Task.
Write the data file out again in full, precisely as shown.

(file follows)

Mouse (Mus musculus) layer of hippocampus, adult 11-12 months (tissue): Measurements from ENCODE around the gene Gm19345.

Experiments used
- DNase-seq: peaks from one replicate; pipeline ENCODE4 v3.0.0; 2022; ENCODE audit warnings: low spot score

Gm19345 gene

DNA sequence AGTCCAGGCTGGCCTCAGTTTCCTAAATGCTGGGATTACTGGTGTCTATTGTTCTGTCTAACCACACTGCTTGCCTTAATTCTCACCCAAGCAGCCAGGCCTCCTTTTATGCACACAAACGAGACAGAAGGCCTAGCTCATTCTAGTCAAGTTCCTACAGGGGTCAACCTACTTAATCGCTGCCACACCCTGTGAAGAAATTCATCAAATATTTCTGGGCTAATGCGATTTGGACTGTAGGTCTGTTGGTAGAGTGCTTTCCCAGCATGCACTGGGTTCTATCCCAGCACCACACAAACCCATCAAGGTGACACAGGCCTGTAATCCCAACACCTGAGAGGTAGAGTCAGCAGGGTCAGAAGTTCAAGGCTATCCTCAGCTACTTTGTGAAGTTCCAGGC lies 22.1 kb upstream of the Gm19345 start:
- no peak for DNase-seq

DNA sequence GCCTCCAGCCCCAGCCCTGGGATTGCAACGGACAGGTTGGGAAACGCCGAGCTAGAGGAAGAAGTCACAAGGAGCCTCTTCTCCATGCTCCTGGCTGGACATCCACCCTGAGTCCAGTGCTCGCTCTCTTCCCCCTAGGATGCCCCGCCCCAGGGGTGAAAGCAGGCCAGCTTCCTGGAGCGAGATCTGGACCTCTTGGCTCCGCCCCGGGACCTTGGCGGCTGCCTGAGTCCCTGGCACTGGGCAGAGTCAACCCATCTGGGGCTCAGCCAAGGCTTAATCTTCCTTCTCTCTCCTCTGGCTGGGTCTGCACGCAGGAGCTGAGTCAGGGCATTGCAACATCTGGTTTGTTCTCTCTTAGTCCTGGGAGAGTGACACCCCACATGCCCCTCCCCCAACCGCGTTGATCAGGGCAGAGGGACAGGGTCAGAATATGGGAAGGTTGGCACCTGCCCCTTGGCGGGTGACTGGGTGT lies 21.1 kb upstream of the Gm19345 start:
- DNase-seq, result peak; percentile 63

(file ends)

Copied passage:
Mouse (Mus musculus) layer of hippocampus, adult 11-12 months (tissue): Measurements from ENCODE around the gene Gm19345.

Experiments used
- DNase-seq: peaks from one replicate; pipeline ENCODE4 v3.0.0; 2022; ENCODE audit warnings: low spot score

Gm19345 gene

DNA sequence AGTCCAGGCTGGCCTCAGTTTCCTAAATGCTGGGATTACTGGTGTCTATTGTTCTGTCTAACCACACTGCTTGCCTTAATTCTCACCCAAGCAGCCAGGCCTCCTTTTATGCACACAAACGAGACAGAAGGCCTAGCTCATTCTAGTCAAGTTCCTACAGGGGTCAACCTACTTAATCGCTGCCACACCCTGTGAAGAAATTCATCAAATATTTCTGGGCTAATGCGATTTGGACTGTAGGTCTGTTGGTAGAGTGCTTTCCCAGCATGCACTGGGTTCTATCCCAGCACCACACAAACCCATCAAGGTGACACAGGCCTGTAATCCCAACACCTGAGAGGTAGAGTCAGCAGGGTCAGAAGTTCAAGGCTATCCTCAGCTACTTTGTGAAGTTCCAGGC lies 22.1 kb upstream of the Gm19345 start:
- no peak for DNase-seq

DNA sequence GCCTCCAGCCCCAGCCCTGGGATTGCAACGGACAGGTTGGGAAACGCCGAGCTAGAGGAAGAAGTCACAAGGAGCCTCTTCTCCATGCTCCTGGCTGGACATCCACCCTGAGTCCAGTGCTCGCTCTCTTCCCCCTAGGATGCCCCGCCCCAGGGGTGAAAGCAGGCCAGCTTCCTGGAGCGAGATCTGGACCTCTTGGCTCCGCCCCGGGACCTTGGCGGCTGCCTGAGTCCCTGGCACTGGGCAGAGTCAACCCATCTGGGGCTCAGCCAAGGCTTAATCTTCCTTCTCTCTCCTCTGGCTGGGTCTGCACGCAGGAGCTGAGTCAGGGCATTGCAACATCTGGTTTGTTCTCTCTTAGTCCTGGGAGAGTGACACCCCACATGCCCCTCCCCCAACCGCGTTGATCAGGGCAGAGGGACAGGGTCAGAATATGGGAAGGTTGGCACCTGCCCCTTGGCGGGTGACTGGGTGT lies 21.1 kb upstream of the Gm19345 start:
- DNase-seq, result peak; percentile 63